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    Eat the rich: they’ve got the guns, but we’ve got the numbers

    CAPITALISM: Essential viewing for the coming global revolution.

    Based on the book The New Corporation: How ‘Good’ Corporations are Bad for Business by Joel Bakan, this is a follow up to the 2003 doc, The New Corporation that probed the 21st century incarnation of the singular unit of capitalism: the legal corporation that enjoys all the advantages – and more – of the legal individual.

    The New Corporation: The Unfortunately Necessary Sequel, a film by Joel Bakan, Jennifer Abbott
    The New Corporation: The Unfortunately Necessary Sequel, a film by Joel Bakan, Jennifer Abbott

    Saviours of the planet

    Detailed and damning, Joel Bakan and Jennifer Abbott pick up from where they left, when their first – prescient – film identified the trends that were to be exposed in the global downturn of 2008 precipitated by the collapse of America’s toxic home loans.

    In this timely update, they target the same cast of smug pantomime villains as before – the global corporate chiefs who, having effectively engineered the downturn and accelerated the global climate crisis, are now re-inventing themselves as the saviours of the planet, hiding in plain sight behind slick PR.

    There’s Jamie Dimon, head of chairman and CEO of J.P. Morgan Chase, America’s biggest bank, schmoozing at Davos as he smooth-talks the banks $100 million investment in regenerating Detroit – a city devastated by precisely the subprime lending that bank had championed a decade or so earlier.

    The corporate mindset is exposed through straightforward interviews with a couple of top corporate CEOs (or in the case of BP, a former boss, John Browne, a ‘lord’ apparently) who pay glib lip-service to corporate responsibility as the filmmakers roll headlines detailing their guilt – and massive fines for failures to prevent fatal accidents or huge financial malfeasance – over their empty words.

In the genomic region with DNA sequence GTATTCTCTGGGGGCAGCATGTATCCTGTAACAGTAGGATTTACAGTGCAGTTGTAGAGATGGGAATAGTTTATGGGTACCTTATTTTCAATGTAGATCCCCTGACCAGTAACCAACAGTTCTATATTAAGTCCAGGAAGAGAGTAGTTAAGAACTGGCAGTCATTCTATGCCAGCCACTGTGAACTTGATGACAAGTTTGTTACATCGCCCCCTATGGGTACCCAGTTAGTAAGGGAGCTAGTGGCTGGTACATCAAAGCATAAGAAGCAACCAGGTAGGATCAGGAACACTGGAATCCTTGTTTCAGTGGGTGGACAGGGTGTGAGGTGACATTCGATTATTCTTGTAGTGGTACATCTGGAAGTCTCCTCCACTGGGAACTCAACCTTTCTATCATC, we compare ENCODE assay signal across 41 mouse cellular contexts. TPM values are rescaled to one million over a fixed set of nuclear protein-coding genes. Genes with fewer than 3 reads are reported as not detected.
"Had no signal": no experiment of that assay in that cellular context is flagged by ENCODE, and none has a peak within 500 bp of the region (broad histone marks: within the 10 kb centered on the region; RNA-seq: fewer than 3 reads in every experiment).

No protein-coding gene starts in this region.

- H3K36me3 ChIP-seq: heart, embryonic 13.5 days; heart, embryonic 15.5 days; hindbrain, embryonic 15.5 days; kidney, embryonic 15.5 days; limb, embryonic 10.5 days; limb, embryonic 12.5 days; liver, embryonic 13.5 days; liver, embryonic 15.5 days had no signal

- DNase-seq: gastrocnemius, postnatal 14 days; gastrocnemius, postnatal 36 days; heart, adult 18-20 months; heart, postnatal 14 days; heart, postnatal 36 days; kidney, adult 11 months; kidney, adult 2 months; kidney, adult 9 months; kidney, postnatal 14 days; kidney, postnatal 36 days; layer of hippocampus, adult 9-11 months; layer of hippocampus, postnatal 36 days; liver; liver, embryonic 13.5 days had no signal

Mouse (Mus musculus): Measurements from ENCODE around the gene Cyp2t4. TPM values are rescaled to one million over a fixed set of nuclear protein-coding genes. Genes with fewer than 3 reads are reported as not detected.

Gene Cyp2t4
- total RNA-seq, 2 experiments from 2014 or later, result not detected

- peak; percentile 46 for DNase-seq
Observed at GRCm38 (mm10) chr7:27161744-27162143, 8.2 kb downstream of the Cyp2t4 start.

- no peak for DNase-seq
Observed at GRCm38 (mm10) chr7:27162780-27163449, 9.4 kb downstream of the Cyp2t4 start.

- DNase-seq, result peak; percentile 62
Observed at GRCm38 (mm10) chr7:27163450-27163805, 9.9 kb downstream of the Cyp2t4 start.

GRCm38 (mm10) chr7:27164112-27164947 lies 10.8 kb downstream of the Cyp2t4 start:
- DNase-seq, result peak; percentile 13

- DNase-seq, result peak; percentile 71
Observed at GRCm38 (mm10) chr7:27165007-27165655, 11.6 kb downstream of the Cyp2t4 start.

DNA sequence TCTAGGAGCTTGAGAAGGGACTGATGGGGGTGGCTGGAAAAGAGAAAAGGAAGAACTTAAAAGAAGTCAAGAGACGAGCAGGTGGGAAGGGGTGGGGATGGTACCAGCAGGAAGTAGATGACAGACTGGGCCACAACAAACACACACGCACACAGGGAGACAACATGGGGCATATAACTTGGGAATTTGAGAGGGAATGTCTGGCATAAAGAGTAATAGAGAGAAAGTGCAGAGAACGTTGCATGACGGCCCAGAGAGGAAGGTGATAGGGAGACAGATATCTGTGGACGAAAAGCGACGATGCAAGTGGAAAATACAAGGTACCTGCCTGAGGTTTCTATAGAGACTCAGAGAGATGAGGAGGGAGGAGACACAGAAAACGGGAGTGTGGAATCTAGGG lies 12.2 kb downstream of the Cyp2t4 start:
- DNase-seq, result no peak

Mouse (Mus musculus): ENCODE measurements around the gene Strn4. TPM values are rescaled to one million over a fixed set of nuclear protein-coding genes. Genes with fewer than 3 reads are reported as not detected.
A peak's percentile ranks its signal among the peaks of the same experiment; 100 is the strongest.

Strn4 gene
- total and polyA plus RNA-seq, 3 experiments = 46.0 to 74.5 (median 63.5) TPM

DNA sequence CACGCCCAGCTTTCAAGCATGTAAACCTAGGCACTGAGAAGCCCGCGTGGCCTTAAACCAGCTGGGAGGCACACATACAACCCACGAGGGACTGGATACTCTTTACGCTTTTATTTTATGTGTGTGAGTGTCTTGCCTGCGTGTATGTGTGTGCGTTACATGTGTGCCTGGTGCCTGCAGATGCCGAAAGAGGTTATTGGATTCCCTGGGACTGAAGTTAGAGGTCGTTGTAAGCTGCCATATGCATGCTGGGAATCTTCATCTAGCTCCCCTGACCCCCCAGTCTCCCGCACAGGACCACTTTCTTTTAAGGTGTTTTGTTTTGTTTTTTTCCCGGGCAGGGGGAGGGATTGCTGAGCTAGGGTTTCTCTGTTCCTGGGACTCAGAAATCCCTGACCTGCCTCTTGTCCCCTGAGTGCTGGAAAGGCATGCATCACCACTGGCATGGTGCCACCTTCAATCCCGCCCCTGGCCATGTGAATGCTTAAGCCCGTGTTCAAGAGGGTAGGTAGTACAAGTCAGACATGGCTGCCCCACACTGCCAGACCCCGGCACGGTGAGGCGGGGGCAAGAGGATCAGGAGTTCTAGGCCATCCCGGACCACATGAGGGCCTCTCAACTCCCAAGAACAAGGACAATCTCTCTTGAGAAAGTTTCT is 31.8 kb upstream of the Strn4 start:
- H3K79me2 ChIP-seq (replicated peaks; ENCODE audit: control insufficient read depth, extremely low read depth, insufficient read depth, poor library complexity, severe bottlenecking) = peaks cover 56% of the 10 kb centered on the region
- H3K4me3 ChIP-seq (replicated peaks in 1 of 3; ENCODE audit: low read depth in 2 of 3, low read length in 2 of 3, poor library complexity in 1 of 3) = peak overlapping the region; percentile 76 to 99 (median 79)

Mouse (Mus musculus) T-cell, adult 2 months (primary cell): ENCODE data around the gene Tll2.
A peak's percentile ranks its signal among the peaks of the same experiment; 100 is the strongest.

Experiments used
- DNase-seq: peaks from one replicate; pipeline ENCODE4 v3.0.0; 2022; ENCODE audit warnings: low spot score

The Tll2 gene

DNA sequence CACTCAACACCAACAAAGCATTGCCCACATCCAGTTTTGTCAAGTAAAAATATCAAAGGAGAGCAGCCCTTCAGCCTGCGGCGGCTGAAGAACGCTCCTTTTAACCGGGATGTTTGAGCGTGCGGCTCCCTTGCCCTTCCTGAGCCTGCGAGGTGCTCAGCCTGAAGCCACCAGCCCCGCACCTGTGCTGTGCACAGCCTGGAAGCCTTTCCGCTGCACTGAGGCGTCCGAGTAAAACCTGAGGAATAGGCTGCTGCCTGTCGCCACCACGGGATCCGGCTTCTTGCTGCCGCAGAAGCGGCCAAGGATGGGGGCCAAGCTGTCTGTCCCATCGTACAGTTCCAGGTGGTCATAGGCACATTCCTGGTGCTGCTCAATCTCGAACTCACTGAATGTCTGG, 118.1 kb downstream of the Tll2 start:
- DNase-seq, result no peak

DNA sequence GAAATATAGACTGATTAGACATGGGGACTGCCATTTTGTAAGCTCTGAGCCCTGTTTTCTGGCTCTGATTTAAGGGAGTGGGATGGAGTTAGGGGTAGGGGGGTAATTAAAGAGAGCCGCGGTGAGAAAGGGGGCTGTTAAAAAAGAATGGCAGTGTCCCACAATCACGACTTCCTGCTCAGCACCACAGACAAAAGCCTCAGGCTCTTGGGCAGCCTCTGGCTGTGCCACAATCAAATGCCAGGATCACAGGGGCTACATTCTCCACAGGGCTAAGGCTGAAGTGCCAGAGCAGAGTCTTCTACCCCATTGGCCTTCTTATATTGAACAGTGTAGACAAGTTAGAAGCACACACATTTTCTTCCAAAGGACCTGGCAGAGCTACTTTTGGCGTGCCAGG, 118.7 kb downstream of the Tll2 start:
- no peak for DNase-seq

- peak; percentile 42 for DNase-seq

If corporations were labelled psychotic in the first film, they are now defined as even more dangerous entities – chimerical beasts that seek to hide their true nature behind a façade of doing good.

    If corporations were labelled psychotic in the first film, they are now defined as even more dangerous entities

    Toxic charms

    The film follows a conventional pattern: first the charge sheet, then the impact of corporate criminality based upon a single-minded pursuit of shareholder profit over any other consideration, before finally (and with some relief) looking at the positive response from the beautiful and the damned 99% ridden roughshod over for too long by the venal 1%, as street protestors – the Occupy Wall Street-types – begging to seek elected office, to bring change to the heart of our beleaguered democracies.

    The major focus of this latest siren call to social action is the degree to which the sick patient – the modern global corporation – is hiding its toxic symptoms behind «the use of seductiveness, charm, glibness, or ingratiation to achieve one’s aims».